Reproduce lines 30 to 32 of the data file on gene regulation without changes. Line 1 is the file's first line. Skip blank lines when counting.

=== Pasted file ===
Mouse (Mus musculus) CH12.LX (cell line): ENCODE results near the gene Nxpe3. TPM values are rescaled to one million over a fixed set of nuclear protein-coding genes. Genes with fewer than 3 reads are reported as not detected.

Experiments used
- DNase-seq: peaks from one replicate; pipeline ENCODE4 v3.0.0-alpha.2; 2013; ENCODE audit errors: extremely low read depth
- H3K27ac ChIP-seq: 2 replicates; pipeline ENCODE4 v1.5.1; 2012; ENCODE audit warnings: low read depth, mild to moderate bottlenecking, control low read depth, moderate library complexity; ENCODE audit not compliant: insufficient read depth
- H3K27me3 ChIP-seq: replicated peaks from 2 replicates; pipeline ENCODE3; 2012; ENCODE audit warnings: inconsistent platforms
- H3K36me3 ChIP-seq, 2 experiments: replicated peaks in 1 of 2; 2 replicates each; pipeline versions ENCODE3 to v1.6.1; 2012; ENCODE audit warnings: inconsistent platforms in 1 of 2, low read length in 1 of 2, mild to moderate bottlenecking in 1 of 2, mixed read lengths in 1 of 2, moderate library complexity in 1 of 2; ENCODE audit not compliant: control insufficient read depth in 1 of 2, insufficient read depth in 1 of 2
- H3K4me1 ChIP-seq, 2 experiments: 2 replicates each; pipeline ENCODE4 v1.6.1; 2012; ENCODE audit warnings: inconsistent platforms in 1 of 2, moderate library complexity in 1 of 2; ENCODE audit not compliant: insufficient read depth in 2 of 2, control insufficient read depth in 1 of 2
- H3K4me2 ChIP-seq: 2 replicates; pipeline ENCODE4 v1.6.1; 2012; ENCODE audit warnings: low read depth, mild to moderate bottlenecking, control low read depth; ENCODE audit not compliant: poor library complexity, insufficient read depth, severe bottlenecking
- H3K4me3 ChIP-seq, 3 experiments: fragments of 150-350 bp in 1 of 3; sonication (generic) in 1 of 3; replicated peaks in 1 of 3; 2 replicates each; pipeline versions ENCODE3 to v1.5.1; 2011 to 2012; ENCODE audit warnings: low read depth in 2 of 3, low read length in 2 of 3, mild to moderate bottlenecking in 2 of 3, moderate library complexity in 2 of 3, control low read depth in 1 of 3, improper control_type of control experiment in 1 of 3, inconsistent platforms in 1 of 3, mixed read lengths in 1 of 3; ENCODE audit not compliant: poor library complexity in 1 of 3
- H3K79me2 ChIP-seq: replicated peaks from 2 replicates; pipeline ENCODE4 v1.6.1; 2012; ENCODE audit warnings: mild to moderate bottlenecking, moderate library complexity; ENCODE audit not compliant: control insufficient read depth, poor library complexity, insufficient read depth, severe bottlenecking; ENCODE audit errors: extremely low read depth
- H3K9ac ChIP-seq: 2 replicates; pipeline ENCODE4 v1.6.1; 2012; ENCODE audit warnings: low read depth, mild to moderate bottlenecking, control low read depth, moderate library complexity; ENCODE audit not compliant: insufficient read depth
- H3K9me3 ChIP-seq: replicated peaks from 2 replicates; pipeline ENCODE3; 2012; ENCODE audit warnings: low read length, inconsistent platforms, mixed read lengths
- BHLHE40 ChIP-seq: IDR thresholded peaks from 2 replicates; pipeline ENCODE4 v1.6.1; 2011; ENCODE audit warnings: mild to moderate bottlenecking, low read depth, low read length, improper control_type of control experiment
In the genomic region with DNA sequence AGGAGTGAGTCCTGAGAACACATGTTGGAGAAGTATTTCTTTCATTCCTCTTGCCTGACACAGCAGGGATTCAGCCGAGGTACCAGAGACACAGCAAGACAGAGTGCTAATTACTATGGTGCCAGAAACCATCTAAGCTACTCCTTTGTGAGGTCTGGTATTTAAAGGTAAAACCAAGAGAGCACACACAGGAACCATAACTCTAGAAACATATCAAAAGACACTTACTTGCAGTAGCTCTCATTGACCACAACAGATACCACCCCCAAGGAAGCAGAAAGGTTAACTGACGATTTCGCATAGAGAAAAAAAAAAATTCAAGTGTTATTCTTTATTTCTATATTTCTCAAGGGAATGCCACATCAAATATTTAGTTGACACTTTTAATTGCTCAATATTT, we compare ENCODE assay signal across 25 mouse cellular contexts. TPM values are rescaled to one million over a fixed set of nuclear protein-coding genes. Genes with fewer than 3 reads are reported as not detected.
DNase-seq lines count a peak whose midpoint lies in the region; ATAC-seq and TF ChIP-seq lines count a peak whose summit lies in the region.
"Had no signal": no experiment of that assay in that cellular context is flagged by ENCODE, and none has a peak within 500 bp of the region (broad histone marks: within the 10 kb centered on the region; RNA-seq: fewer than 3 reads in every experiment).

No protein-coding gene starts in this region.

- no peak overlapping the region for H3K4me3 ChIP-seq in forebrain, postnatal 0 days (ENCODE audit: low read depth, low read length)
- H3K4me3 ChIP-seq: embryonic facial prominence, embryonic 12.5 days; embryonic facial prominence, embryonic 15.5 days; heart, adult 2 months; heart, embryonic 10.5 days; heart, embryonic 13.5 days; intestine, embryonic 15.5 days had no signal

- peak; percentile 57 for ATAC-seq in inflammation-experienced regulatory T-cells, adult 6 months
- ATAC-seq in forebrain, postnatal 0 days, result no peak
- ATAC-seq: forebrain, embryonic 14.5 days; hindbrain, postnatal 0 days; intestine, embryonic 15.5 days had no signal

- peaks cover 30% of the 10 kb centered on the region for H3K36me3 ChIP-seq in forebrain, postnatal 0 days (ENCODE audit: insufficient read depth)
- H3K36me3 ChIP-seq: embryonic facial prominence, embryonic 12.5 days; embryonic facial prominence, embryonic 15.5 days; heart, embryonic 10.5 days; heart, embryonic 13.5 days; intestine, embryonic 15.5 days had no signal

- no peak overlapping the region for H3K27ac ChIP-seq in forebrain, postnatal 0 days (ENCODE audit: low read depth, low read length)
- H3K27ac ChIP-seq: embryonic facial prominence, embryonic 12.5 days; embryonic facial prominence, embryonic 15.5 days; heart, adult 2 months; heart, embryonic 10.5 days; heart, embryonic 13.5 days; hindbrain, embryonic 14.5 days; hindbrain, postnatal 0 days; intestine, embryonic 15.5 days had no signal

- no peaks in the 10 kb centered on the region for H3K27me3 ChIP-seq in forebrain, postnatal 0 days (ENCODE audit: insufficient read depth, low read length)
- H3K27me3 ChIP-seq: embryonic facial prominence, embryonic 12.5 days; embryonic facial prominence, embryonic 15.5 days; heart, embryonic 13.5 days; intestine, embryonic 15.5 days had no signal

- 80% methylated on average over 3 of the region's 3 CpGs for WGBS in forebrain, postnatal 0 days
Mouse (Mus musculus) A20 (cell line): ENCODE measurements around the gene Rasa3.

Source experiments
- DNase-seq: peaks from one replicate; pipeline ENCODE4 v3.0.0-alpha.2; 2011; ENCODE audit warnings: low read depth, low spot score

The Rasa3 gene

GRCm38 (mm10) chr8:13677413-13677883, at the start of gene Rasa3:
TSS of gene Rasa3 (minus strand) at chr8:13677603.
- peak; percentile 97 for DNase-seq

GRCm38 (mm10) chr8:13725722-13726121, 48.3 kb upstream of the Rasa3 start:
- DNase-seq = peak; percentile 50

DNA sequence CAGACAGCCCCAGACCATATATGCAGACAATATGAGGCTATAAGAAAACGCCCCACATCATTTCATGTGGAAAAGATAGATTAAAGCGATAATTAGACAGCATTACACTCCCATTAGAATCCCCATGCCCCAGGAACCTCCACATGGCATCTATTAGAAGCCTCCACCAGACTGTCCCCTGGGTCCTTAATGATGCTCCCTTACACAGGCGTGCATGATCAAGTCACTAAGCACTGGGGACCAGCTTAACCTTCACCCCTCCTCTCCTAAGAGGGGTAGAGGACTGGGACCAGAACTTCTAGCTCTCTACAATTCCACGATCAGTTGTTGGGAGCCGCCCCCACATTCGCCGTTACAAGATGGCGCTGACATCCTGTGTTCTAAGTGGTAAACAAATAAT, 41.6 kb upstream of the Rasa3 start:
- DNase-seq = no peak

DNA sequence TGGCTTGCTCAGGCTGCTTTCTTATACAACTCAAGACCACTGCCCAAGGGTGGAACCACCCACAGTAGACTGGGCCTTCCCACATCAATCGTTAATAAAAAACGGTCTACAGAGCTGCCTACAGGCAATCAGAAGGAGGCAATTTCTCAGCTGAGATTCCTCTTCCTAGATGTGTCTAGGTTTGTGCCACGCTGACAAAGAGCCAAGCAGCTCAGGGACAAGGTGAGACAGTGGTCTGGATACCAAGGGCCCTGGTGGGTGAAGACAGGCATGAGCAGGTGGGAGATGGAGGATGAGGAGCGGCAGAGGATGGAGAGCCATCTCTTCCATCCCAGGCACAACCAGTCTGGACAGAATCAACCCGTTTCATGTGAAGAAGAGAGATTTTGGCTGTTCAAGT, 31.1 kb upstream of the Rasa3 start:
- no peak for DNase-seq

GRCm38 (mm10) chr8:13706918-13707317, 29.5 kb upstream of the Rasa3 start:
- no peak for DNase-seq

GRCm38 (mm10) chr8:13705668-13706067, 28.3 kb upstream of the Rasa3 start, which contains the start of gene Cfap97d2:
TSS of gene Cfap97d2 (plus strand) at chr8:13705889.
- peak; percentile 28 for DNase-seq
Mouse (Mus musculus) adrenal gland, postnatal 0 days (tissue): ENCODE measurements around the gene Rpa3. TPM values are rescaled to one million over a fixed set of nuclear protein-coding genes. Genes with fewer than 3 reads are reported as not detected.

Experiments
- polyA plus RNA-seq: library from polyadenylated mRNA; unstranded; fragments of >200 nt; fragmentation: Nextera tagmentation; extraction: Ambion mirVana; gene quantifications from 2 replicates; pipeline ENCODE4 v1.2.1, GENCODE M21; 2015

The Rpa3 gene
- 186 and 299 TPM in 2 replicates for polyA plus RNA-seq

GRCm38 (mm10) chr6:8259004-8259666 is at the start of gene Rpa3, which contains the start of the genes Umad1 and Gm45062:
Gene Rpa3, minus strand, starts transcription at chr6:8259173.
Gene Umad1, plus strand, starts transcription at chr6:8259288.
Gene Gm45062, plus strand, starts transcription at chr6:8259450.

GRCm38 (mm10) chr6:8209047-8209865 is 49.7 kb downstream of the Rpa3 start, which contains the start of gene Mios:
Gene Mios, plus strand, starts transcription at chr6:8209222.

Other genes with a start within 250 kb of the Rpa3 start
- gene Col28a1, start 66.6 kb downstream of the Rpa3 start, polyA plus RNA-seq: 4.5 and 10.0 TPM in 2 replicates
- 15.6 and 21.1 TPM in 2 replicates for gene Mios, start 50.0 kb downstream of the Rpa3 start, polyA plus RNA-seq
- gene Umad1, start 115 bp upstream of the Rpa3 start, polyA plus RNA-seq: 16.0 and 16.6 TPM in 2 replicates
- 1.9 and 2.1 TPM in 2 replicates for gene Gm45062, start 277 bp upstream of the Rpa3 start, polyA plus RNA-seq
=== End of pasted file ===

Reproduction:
Mouse (Mus musculus) A20 (cell line): ENCODE measurements around the gene Rasa3.

Source experiments
- DNase-seq: peaks from one replicate; pipeline ENCODE4 v3.0.0-alpha.2; 2011; ENCODE audit warnings: low read depth, low spot score